Aviatrix Terraform: Export¶
This document will walk you through how the Aviatrix’s Terraform Export feature works. It is assumed that the user has experience using Terraform, and has the Aviatrix Terraform Provider set up.
To learn more about Terraform, click here.
To learn how to set up the Terraform environment for Aviatrix, click here.
Aviatrix Terraform resource and data source documentation may be found here.
Further questions? Please visit our Support Center for Terraform here.
The Aviatrix Terraform Export feature allows users to export their current Controller
configurations (resources) into Terraform files (
.tf) and import them into their
Terraform environment, facilitating an easy transition to using Terraform to manage
DISCLAIMER : Export functionality is only available on Controller v4.3+ and is currently in beta and does not support every resource and its complete functionality.
In this example, we will use VPN profiles that were created through the Controller
and export them into
.tf files for an easy import into our Terraform environment.
- Step 1
Assume we have the following VPN profiles already created (pictured below), prior to the transition to using Terraform for infrastructure management.
- Step 2
In order to bring in existing resources into the environment for Terraform management, we must use
The current implementation of Terraform import can only import resources into the state, but does not generate a configuration file (see HashiCorp’s documentation here regarding this issue.)
This is where Aviatrix’s Terraform Export feature is used. We can use this feature to generate not only the necessary configuration files, but also a shell script with the necessary commands to automatically import those existing resources for you.
Simply navigate with the sidebar: Useful Tools > Export to Terraform. Under the Exporter column, click the Download TF button for the corresponding resource(s) you want to export.
If you have multiple resources or want to manage your entire infrastructure through Terraform, you may export your entire current configuration by clicking the Download All button located in the top right corner of the page.
In our case, we will select vpn_profile and download the zip file.
- Step 3
Navigate to the directory where the zip was downloaded to and unzip the file. There should be a folder with 2 files:
If we open
vpn_profile.tf, we can see that the exact configurations as seen on the Controller are properly exported into the
- Step 4
For simplicity’s sake, we will use this folder/ directory as the Terraform environment to manage our VPN profiles. If you prefer to set up your overall infrastructure differently, feel free to move those 2 files into your preferred directory before proceeding.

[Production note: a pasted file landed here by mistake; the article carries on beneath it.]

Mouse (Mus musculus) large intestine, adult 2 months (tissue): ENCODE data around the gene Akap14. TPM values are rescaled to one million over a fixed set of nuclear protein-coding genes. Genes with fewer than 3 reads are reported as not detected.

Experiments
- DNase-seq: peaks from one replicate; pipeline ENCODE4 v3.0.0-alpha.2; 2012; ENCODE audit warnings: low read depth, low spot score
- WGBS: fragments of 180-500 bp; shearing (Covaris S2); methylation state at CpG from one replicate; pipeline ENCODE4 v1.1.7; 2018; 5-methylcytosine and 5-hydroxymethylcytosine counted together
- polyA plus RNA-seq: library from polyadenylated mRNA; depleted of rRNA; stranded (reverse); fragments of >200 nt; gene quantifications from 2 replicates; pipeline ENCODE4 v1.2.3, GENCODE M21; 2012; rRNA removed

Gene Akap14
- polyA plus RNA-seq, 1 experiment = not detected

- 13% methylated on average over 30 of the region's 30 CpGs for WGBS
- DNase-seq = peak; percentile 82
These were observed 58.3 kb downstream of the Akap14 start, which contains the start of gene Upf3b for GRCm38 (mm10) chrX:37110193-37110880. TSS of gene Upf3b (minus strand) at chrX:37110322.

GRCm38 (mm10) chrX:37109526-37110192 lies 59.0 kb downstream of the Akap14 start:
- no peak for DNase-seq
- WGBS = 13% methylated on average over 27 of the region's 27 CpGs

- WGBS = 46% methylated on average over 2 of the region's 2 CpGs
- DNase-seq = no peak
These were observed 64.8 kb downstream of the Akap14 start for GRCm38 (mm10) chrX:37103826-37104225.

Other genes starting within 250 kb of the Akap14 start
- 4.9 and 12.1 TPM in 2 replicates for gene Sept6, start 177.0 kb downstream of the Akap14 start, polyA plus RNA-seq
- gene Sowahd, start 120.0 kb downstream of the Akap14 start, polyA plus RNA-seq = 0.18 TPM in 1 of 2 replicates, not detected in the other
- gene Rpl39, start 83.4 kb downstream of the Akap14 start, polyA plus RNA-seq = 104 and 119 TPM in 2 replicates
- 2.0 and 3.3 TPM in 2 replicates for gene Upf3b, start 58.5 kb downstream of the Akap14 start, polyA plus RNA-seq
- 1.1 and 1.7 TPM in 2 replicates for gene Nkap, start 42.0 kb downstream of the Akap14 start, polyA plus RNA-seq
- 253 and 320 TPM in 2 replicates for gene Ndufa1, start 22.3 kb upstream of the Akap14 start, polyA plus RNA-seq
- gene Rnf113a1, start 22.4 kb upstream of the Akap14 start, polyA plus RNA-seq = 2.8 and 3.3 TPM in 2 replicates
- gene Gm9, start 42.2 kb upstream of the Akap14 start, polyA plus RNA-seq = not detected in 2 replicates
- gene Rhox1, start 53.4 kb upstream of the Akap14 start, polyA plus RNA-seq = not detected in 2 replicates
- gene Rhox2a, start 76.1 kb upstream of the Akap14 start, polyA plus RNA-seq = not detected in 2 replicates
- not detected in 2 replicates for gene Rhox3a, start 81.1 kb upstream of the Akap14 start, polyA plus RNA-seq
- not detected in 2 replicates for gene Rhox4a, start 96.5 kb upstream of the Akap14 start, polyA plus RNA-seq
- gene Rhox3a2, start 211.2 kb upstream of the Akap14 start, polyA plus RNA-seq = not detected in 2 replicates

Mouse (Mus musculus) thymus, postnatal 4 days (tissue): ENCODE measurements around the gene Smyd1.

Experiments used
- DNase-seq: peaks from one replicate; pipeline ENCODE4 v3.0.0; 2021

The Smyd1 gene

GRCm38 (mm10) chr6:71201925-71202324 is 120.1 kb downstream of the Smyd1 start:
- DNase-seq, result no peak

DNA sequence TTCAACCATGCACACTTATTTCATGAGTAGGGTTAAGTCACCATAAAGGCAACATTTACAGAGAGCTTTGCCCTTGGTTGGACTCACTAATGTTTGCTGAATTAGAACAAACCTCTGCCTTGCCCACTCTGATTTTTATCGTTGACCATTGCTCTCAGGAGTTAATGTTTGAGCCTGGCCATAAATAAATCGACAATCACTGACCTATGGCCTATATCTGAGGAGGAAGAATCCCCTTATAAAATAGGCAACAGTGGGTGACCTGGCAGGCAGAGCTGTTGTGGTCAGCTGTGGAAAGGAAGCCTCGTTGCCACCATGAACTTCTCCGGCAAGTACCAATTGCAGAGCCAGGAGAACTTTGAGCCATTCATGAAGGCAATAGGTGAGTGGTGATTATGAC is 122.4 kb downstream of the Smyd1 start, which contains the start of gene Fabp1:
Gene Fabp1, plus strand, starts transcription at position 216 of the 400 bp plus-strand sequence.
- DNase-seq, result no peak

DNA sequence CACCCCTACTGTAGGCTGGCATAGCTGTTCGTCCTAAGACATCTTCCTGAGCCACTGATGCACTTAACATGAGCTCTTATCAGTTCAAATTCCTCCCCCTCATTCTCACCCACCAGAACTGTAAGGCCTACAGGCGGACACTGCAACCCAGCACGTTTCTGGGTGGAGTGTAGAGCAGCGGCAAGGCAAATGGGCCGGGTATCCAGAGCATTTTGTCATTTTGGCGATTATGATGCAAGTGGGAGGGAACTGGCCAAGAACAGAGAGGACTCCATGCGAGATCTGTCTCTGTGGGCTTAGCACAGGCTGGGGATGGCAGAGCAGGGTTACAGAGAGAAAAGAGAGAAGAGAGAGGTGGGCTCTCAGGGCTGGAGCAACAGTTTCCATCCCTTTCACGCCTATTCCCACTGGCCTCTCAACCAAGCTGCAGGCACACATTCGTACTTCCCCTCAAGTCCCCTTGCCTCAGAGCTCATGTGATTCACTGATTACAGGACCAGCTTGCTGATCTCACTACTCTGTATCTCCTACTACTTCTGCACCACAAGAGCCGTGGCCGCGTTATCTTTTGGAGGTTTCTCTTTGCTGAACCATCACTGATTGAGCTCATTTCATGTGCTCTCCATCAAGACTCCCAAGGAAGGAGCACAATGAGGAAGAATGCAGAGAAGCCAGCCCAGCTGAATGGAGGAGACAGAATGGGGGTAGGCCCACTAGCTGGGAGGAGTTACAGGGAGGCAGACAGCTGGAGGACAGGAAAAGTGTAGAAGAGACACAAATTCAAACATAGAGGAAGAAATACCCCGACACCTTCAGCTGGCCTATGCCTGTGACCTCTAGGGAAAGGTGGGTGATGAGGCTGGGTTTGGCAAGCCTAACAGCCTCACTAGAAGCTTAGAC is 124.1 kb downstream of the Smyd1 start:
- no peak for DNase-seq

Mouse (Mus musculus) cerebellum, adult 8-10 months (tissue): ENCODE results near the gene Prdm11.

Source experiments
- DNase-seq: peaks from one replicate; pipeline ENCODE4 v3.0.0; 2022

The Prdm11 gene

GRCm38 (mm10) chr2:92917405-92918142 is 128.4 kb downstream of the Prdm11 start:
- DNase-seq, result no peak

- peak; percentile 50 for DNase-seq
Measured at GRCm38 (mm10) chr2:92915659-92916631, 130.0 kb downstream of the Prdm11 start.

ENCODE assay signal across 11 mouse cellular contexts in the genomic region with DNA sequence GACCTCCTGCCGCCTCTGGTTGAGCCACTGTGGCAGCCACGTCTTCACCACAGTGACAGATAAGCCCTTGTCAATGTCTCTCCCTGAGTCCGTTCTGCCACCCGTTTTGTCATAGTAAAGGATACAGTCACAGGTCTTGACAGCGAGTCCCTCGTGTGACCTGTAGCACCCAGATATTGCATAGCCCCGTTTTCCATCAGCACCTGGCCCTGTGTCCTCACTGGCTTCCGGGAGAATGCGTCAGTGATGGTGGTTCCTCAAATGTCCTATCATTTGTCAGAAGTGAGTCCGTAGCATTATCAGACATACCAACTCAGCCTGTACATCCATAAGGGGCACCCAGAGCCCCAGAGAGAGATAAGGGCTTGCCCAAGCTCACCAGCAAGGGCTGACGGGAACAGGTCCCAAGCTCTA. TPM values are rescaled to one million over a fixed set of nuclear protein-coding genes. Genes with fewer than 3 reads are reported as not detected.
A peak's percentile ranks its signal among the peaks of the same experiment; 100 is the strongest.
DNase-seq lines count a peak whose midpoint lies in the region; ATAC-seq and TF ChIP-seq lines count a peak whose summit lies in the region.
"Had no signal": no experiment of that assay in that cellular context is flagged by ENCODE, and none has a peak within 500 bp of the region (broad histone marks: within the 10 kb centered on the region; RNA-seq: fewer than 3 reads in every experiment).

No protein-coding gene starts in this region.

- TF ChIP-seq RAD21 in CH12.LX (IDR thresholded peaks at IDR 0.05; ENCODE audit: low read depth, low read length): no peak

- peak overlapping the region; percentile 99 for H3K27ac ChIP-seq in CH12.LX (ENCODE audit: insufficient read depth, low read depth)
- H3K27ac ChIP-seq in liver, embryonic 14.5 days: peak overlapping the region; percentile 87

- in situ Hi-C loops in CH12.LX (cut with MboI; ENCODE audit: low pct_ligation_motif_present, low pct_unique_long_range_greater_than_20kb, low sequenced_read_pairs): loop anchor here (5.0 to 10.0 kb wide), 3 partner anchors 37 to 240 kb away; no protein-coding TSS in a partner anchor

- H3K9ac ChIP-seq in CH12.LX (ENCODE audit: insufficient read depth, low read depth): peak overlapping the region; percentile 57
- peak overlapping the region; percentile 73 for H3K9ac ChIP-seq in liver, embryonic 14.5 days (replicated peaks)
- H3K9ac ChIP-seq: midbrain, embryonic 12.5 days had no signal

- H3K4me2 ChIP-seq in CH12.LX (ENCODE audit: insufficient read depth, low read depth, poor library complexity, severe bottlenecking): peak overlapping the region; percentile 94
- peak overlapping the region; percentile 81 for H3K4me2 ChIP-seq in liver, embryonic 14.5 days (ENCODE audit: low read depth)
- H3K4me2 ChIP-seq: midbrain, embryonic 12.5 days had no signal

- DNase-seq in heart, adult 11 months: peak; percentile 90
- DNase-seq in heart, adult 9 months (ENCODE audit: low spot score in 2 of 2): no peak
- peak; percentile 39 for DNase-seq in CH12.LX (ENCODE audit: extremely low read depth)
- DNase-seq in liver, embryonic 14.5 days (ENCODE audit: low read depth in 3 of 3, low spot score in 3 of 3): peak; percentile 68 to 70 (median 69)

If you have not already, create a
provider.tfas seen below, providing your Aviatrix Controller credentials.
(This can also be specified in the
vpn_profile.tfinstead, but as best practice, it is better to decouple components, especially credentials, from your variable or configuration files):
- Step 5
In your preferred directory, in order to initialise the directory as a Terraform environment, run:
Then run the shell script with the command:
- Step 6
Congratulations! Your vpn_profile(s) have been successfully imported into Terraform and can now be easily managed through code.
You may verify that configured files are the same as our Controller configuration by running
terraform planto catch deltas between our local Terraform state and the Controller state. You may use
terraform showto see your state.
Now managing your vpn_profile(s) is as simple as modifying your exported
file and doing
terraform plan to see your changes, and
terraform apply to
implement those changes. Changes can range from modifying existing profiles, removing them or
adding new ones.
As seen below, continuing from our above example, we are changing vpn_profile_1 and removing one of the policies, and
adding a new profile in
Going back to Terminal, by simply doing a
terraform plan (1st picture), we see that Terraform detects
the changes we want to make. If we are satisfied with these changes, we can go ahead and do
terraform apply (2nd picture).
We can again verify these new changes by doing a
terraform plan to catch deltas
between our new state and the Controller state, as well as a
terraform show to view
We can also go to the Controller and confirm that a new profile, profile Name3, has indeed been created, and the edit to profile Name1 has been implemented.
The steps described in the Addendum can be applied and used for management of any supported resource
in their respective